Federal Agency Contract Surge
Some good news for the government contracting market: Federal agencies have been awarding more IT contracts this year, according to a new report from market research firm Input. Federal agencies doled out more than $23 billion in IT-themed prime contracts in 2004's second quarter, 50 percent more than the same time last year.
"According to the report, five departments -- Homeland Security, Army, Navy, Air Force and Transportation -- awarded 90 percent, or $21 billion of all contract dollars in the second quarter. The Homeland Security Department was the biggest spender, awarding contracts worth $10.7 billion, of which $10 billion was awarded to Accenture Ltd. of Hamilton, Bermuda, for [US VISIT]. In comparison, DHS awarded just $93 million in contracts in the second quarter of 2003," Government Computer News said. National Journal's Technology Daily picked up on Input's survey and noted that "Lockheed Martin and Northrop Grumman are tied for winning the most IT contracts during the quarter." CNET's News.com also covered the study.
Other Noteworthy Government IT Headlines
* In more e-voting news, software entrepreneur Rebecca Mercuri "issued a challenge Thursday to computer hackers attending their annual Black Hat conference, encouraging them to test whether it's possible to rig an election," the Associated Press reported.
* The Center for Digital Government is out with its annual ranking of the top "digital states." Michigan came in at No. 1 this year, and here's why, according to the center's Paul W. Taylor: "Michigan has changed the citizen and business experience through a broad suite of real-time transactional services, powered by an increasingly shared and robust infrastructure, designed around a coherent statewide architecture, and supported by a collaborative planning process."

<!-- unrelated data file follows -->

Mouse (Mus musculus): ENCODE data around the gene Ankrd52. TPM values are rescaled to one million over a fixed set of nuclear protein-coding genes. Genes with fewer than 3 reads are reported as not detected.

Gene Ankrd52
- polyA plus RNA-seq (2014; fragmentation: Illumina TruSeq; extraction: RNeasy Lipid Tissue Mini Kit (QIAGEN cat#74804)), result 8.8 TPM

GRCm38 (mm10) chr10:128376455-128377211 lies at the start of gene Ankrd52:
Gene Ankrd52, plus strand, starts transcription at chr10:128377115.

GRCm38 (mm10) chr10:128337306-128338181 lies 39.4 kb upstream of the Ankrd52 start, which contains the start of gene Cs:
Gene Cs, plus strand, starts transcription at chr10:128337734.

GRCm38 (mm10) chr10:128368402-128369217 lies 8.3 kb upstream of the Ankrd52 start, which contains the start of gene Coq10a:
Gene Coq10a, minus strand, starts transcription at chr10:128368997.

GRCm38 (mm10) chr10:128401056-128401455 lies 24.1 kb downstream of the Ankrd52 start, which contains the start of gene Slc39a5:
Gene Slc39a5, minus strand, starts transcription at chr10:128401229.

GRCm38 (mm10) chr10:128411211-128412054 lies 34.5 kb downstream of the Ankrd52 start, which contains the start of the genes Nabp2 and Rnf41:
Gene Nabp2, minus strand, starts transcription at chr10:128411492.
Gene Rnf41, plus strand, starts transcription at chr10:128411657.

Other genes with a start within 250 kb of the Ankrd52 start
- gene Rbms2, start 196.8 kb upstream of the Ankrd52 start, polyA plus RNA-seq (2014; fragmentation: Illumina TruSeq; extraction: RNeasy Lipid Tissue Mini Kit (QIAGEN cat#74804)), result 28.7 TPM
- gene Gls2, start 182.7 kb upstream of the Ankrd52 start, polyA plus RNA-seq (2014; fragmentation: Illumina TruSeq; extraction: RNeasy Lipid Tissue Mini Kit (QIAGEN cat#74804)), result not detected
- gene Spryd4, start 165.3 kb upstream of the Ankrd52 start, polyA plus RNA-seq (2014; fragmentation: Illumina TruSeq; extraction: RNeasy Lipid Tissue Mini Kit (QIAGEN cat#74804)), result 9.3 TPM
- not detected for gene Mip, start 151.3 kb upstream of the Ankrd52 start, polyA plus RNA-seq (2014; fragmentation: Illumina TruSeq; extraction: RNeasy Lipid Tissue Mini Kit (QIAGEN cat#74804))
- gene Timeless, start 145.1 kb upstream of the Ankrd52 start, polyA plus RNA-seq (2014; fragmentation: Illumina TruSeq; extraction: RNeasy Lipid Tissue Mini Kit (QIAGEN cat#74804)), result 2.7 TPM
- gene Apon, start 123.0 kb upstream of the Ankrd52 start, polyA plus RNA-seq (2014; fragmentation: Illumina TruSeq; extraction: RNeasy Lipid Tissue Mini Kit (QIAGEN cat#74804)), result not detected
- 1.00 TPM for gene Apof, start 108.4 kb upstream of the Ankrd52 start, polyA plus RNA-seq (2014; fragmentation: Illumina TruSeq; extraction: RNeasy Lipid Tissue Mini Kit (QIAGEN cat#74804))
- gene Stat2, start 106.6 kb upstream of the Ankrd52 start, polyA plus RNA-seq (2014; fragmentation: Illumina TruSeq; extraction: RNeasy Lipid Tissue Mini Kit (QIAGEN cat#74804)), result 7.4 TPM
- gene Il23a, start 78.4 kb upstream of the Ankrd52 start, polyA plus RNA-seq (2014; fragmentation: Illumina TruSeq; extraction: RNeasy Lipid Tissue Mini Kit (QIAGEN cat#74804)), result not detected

* Finding medical data online can be daunting, particularly when looking for information from legitimate sources and authorities on medical care. A government Web site called ClinicalTrials.gov has proved to be a treasure trove for people seeking information on current clinical trials for various illnesses, according to a Washington Post article.
* CNET's News.com has an article looking at whether peer-to-peer networks are being used to leak military secrets, including pictures and secret documents.
* San Jose Mercury News technology columnist Dan Gillmor wrote this week about Strong Angel II, a project "to help create a way for military and civilian disaster-relief people to deal more efficiently with each other -- and with the people who need assistance -- in the turmoil that follows catastrophes." Government and other emergency services experts gathered recently in Hawaii for a realistic exercise "meant to approximate some of the harsh conditions aid workers would find in the wake of war or natural disaster." Excerpt: "Silicon Valley played a role. A digital video start-up from San Jose, VSee Lab, experimented with software it has created for high-quality video conferencing. VSee's founder and chief technology officer, a recent Stanford doctorate graduate named Milton Chen, put Web cameras through some paces, including one underwater transmission to a nearby laptop."
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